Samsung officially unveiled its flagship Galaxy S4 smartphone last night at a theatrical, Broadway-style presentation in New York, and analysts are quick to jump in today with opinions on what it means for Apple. AAPL is having a decent morning hitting a high of 442.50 and opinions from analysts seem to be split down the middle regarding whether the S4 has what it takes to cut into Apple's market share.
Gene Munster of Piper Jaffray doesn't seem too impressed with the S4 upgrade but noted Samsung's new S Band is "a quick first pass for Samsung on wearable technology ahead of Apple's watch. Munster added that he expects Apple to launch its smart watch product by 2014 (via Barron's):
The Galaxy S4 appears to be largely an incremental update to the S3 including a slightly larger screen (4% larger on diagonal), better camera and processor, and updated software, but largely the same body style and casing. We believe some of the software features are unique, including the tilt to scroll, video pausing based on facial recognition, and hand gesture based interactions, but view these software improvements as minor compared with what Siri was to the iPhone 4S or even Google Now to Android.
Jefferies analyst Peter Misek thought the S4 will be "incrementally negative for Apple" but doesn't view the S4 upgrade as "revolutionary" (via Zdnet):
We believe the S4 will certainly sell well and it is incrementally negative for Apple; however, the device is not revolutionary, in our view. Aside from the large screen size, which we believe gives Samsung a large advantage over Apple, we believe many of the features can easily be replicated. Additionally, a major complaint amongst Galaxy users is that they do not like Samsung's customized software, especially when it is a downgrade in performance from stock Android features. We wait to see the real world performance for the many new features. Misek did wonder if an iPhone 5S or iPhone 6 would be enough to hold Apple's fort against the phablet craze.
Sterne Agee's Shaw Wu lowered his price target today from $715 to $630 after the introduction of Samsung's Galaxy S4, while noting that recent supplier checks indicated production of current iPhones has slowed as Apple gears up for an iPhone 5S launch later this year. He doesn't, however, expect an iPhone with a larger screen until 2014 (via MarketWatch):
"We are picking up from our supplier checks build plan reductions for iPhone likely due to an inventory drawdown ahead of refreshes in the second half. In addition, we see evidence of sourcing activity for what appears to be iPhone 5S and a lower-cost iPhone using composite material casing,"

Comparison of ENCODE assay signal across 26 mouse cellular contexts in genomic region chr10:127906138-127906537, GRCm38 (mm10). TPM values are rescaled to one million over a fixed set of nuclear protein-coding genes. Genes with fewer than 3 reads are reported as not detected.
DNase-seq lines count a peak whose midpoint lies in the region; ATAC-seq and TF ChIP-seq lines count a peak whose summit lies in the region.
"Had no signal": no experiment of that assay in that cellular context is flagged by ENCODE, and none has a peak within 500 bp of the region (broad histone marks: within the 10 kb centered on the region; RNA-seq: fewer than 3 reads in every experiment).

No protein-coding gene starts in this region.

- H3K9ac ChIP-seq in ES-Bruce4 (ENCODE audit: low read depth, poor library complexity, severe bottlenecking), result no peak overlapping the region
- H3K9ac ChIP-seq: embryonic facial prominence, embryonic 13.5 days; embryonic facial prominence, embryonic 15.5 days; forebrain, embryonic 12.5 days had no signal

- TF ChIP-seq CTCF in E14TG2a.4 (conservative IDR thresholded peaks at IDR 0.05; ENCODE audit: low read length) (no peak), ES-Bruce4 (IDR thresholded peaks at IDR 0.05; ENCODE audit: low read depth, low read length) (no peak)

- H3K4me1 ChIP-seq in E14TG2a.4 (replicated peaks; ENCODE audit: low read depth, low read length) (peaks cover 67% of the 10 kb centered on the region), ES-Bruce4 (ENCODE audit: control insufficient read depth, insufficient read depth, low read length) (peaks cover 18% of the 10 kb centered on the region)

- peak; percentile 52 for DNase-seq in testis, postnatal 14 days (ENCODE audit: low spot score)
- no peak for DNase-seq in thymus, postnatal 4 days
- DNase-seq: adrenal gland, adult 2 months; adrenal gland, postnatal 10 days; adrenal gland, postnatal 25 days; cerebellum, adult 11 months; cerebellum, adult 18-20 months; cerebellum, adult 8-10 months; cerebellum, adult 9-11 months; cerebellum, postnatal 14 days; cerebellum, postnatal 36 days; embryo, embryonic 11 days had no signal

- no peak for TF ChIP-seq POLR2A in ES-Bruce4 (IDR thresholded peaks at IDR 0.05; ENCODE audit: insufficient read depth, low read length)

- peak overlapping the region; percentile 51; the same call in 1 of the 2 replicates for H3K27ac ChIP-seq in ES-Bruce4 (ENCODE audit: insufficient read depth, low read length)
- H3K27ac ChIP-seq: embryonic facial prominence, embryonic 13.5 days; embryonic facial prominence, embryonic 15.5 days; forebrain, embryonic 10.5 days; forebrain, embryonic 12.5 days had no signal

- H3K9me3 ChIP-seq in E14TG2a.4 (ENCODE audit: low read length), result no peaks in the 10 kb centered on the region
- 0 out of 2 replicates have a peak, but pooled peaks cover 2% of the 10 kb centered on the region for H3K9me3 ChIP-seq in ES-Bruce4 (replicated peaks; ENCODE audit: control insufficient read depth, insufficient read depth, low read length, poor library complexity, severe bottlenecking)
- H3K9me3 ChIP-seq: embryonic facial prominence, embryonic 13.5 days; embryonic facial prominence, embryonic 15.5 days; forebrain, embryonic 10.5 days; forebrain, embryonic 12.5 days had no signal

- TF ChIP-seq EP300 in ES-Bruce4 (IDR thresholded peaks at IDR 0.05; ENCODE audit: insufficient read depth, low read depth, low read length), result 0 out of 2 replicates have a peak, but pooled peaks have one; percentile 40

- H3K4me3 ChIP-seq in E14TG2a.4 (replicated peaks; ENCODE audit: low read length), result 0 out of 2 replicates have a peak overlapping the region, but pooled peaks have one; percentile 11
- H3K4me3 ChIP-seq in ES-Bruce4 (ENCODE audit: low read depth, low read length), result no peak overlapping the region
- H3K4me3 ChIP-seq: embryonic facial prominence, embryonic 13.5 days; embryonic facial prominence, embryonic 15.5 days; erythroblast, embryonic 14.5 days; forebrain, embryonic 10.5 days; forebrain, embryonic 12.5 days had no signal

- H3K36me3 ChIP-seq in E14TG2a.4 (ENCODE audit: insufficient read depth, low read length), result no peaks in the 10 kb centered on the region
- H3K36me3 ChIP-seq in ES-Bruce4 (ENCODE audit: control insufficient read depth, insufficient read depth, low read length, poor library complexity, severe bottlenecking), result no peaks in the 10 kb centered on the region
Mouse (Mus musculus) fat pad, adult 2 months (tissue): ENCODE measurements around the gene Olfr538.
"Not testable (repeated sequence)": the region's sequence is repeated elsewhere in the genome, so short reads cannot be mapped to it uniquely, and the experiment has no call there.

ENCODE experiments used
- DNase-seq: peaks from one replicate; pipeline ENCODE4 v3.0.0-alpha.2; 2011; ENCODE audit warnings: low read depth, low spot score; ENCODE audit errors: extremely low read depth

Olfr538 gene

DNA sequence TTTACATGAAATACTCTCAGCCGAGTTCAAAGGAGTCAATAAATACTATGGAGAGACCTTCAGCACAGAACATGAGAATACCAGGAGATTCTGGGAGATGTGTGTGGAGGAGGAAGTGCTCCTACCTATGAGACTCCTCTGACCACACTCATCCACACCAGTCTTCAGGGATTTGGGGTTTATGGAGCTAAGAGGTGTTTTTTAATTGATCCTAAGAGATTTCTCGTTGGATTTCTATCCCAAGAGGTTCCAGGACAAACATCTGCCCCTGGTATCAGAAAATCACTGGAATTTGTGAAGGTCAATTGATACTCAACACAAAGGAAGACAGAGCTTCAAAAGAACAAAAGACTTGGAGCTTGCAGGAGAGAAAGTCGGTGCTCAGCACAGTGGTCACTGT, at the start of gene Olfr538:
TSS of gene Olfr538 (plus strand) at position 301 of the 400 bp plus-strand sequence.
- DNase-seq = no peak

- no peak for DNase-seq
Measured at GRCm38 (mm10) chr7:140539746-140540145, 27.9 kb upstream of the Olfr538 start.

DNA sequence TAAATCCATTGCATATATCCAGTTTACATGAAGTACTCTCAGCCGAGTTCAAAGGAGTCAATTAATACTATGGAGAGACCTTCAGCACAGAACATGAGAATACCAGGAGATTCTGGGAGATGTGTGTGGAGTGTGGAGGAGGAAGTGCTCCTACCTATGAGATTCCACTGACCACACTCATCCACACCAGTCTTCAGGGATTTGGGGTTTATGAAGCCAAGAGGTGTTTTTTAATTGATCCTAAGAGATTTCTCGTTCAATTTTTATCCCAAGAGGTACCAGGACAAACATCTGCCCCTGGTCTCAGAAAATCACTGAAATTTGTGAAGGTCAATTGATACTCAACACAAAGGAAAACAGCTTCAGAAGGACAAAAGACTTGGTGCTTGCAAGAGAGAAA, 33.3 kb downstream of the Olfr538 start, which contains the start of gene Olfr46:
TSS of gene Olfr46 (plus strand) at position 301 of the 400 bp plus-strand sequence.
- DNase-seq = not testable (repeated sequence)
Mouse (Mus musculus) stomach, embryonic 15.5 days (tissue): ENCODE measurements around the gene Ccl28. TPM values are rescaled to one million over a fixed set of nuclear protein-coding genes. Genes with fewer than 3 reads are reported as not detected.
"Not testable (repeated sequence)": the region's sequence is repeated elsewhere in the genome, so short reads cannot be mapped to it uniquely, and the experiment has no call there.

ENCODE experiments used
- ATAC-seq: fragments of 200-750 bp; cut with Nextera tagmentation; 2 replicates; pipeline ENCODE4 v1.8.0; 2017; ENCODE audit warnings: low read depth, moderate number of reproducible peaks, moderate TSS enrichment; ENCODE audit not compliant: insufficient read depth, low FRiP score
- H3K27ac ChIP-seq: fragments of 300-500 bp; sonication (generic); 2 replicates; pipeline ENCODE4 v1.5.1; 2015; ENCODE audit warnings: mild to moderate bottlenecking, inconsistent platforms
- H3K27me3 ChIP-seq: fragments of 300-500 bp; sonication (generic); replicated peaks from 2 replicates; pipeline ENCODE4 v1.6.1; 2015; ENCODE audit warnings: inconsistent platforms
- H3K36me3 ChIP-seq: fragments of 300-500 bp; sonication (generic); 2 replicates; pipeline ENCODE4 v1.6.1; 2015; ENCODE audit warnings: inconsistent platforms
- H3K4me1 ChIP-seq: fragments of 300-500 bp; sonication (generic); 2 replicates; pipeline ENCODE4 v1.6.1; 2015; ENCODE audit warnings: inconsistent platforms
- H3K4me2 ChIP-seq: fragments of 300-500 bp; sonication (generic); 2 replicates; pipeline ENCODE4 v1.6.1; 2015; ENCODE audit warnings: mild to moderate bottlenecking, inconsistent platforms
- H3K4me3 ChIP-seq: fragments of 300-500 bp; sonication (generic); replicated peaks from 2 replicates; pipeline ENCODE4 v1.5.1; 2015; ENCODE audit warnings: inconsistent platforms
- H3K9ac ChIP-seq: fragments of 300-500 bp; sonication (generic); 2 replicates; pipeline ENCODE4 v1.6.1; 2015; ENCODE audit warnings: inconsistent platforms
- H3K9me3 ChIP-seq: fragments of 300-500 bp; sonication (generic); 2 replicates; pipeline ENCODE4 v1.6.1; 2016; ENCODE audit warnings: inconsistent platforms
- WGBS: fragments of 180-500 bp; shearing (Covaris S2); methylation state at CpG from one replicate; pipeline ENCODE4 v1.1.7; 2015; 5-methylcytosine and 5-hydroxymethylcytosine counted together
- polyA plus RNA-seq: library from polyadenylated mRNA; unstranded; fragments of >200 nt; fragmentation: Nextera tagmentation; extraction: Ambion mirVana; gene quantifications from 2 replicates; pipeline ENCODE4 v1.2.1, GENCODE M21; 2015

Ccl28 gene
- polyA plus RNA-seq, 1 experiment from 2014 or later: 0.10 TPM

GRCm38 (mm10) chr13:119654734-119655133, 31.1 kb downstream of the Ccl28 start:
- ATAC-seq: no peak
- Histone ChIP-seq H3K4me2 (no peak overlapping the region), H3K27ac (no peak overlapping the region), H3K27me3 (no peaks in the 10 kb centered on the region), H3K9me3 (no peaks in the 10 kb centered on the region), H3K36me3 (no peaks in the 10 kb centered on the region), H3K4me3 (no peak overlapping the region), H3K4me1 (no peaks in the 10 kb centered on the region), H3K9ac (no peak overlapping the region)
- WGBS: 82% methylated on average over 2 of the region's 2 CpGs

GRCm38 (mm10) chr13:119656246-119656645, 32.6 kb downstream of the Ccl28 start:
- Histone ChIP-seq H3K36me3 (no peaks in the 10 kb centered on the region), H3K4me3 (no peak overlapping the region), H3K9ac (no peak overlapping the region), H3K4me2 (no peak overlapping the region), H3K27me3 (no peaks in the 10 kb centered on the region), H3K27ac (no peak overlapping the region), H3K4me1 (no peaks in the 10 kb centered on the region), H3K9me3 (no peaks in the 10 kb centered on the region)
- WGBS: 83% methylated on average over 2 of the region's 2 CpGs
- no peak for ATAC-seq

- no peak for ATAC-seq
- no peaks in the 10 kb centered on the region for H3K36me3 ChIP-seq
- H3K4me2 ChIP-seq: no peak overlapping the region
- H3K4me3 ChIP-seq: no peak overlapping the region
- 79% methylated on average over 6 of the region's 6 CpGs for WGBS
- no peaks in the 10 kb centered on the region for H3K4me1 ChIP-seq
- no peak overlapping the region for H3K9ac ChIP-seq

Ming-Chi Kuo of KGI Securities said today that recent supplier checks indicated Apple would launch its rumored low-cost iPhone with the same 4-inch display as the iPhone 5. He also said the device will be made out of a "super-thin plastic casing mixed with glass fiber" and come in four to six colors. Kuo claimed earlier this year that Apple will include a fingerprint sensor under the home button in an iPhone 5S, and today confirmed he still believed the device is coming later this year.
BTIG analyst Walter Piecyk chimed in yesterday, claiming a new low-cost iPhone is "necessary in order for Apple to grow its EPS next year" (via AllThingsD):
"We believe a product that addresses the more than 70 percent of global wireless subscribers that are unsubsidized pre-paid is necessary in order for Apple to grow its EPS next year," Piecyk writes. "This is not rocket science and our belief is based on basic logic, not questionable 'channel checks' or trips to Asia."
Barclays' Ben Reitzes thought Samsung's momentum "is a major issue for Apple," and the GS4 will be more competition as expected (via Fortune):
"In terms of competition vs. Apple, the GS4 seems largely as expected – and there could be some relief for Apple (certain versions of LTE won't be available until later this year). However, as we stated recently in a recent report – we believe that Samsung's momentum is a major issue for Apple. As a result, we need to see Apple expand its iPhone market this year in a big way – and improve its platform. However, Apple seems rather silent of late – and could be waiting until C3Q to make any competitive response outside of potential adjustments to pricing."